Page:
For over forty years, the European Media Art Festival in Osnabrueck has offered attendees a glimpse of the best short films coming on-line and to festivals over the coming year. It’s been a reliable cultural barometer, too, revealing, through film, some of our deepest social anxieties and preoccupations. This year saw science fiction swallowing the festival whole.
It’s as though the genre were becoming, not just a valid way to talk about the present, but the only way.
This was the quite explicit message of the audiovisual presentation Planet City and the Return of Global Wilderness by London-trained, LA-based architect Liam Young, much of whose work is speculative — not to say downright science-fictional. Part of Young’s presentation was a retrospective of a career spent exploring global infrastructures, “an unevenly-distributed megastructure that hides in plain sight… slowly stitched together from stolen lands by planetary logistics.”
Forming a powerful contrast with his past travels — through container shipping, the garment supply chain, lithium mining and other real-world adventures — Planet City also featured a utopian future in which humanity sagely withdraws “into one hyper-dense metropolis housing the entire population of the Earth”.
It’s the impossibility of this utopia that’s Young’s point. Science fiction used to be full of such utopian possibilities. These days, however, it has become, Young says, just our favourite way of explaining to ourselves, over and over, the disasters engulfing us and our planet. The once hopeful genre of science fiction cedes ground to dystopia, leaving us “stranded in the long now… waiting for the end of the End of the World”.
We’ve confronted the End of the World before, of course. Marian Mayland’s film essay Michael Ironside and I weaves between three imaginary rooms, assembled from still and short clips from three iconic science fiction films. The rooms are uninhabited, cluttered, uncanny, and cut together to create an imaginary habitation connected to the outside world via shafts and closet doors. War Games’s bedroom in a suburban family house (1983), Real Genius’s California campus dorm room (1985) and the bowels of Sea Quest DSV’s futuristic nuclear submarine (1993) fold into each other to create a poignant fictional 1990s childhood, capturing the effects of Cold War thinking on a generation of geeky male adolescents.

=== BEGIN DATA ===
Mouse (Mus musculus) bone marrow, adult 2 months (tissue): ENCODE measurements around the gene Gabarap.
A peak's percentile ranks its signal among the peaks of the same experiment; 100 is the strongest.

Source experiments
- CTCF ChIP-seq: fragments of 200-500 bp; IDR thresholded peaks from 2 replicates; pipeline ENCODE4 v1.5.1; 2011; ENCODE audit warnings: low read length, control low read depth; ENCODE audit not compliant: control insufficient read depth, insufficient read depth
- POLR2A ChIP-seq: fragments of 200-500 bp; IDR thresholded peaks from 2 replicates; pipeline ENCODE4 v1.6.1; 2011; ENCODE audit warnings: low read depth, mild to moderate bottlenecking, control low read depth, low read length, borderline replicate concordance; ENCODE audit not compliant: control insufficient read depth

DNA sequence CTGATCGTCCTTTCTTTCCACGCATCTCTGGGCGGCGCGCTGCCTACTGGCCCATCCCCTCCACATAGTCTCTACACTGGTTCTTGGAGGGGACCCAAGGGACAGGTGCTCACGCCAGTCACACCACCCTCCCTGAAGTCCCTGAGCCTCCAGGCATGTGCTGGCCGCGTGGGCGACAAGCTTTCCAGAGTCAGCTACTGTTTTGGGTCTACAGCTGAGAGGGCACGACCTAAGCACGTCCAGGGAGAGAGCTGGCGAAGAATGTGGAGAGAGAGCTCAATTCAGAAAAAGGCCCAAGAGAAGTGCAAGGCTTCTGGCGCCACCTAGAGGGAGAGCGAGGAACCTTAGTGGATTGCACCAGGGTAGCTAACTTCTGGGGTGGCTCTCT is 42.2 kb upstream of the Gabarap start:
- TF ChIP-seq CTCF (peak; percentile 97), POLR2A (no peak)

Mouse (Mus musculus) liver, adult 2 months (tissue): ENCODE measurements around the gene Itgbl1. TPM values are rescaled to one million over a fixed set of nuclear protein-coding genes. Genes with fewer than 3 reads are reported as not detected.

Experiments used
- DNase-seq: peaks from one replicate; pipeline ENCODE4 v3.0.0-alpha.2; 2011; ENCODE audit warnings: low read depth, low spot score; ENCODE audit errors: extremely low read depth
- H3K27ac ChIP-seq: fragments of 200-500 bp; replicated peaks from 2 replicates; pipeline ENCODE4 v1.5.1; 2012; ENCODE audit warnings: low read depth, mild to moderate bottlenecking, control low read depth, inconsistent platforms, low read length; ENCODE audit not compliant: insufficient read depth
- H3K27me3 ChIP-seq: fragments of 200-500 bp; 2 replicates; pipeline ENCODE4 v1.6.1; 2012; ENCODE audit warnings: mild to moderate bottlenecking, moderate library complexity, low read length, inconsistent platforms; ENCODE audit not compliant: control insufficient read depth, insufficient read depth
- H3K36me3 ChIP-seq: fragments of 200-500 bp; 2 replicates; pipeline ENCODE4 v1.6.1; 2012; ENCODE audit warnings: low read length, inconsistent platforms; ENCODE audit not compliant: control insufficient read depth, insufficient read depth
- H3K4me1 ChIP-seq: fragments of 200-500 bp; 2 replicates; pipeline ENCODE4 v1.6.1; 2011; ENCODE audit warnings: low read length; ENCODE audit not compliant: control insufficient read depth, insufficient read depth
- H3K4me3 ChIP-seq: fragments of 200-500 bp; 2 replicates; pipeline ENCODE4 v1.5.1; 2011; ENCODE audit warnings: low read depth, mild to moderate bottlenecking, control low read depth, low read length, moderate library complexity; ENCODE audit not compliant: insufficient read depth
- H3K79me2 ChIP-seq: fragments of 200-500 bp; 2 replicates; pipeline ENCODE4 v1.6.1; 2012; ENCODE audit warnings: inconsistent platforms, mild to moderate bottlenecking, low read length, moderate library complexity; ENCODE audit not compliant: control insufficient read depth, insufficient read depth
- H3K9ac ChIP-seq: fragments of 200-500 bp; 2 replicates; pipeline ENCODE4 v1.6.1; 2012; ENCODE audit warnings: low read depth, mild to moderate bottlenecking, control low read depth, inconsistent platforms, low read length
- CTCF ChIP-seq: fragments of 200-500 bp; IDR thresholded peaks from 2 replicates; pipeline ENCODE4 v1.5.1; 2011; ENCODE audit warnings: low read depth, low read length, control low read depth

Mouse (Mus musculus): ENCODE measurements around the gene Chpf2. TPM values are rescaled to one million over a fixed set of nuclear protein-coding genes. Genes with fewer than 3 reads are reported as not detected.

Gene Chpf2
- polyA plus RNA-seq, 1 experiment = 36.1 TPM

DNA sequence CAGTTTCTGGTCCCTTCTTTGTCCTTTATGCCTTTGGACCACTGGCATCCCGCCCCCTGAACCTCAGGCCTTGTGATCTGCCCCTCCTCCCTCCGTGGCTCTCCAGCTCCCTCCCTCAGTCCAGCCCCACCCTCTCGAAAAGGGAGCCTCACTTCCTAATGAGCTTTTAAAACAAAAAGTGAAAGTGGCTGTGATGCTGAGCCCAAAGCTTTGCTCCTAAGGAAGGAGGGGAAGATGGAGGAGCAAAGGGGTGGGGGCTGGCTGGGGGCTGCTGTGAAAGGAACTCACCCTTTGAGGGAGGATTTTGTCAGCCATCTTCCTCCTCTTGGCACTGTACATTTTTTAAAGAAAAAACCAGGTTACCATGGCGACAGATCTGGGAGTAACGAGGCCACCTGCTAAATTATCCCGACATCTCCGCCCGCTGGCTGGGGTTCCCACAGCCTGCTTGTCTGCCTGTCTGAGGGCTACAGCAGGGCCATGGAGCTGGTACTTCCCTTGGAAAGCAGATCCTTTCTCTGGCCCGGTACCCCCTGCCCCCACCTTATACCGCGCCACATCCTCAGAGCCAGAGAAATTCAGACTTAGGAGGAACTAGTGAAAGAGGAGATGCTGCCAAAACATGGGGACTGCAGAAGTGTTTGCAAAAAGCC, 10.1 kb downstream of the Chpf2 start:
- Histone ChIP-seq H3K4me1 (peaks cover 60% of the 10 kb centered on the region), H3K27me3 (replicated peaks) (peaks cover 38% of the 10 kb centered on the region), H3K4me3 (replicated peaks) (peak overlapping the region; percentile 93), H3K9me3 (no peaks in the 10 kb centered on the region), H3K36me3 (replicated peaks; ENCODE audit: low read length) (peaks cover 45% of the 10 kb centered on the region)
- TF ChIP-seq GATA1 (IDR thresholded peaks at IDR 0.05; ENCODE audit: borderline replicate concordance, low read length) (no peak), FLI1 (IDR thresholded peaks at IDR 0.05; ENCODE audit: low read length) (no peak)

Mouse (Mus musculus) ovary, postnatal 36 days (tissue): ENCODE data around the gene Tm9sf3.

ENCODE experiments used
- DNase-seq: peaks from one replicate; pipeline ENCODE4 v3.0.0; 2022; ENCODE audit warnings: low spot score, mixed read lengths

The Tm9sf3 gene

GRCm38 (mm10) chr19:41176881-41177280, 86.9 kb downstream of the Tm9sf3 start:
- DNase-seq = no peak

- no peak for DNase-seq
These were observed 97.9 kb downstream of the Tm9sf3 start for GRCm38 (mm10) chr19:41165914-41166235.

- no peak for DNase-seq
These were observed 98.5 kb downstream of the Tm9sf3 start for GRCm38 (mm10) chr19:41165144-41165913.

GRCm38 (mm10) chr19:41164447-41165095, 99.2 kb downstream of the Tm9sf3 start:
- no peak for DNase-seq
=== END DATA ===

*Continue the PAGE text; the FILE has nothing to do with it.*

Mayland’s film, which won a German film critics’ award at the festival, is exactly the sort of work — moving between film and performance, document and experiment — that the festival has been championing for over forty years.
Other science-fictional experiments included Josh Weissbach’s A Landscape to be Invented, a collage of wobbly 16mm and Super 8 footage set to excerpts of audiobook sci-fi from the likes of Kim Stanley Robinson and Cixin Liu. It’s a kind of “how to” manual for terraforming a distant world, only this world is not verdant, but violet, not green but purple, as Weissbach passes his footage through a digital, faux-ultraviolet filter.
Zachary Epcar’s more obviously satirical The Canyon sees the calm pace of life in a sunny waterside housing estate turn increasingly strange, as the blissed-out, evesdropped lines of the inhabitants (“Sometimes I come to in the glassware aisle, and I don’t know how I got there”) give way to the meaningless electronic gabble and vibration of phones, toothbrushes and keyfobs.
If this all sounds rather grim, rather unsmiling, even rather hopeless — well, I don’t think the selection, or even the works themselves, were to blame. I think Young is right and the problem lies in science fiction itself: that it’s ceased to be a playground, and has become instead a deadly serious way of explaining increasingly interconnected and technological world. And that’s fine. That’s science fiction growing up.
But what the artist-filmmakers of EMAF have yet to find, is some other way — less technocratic, perhaps, and more political, more spiritual — for imagining a better future.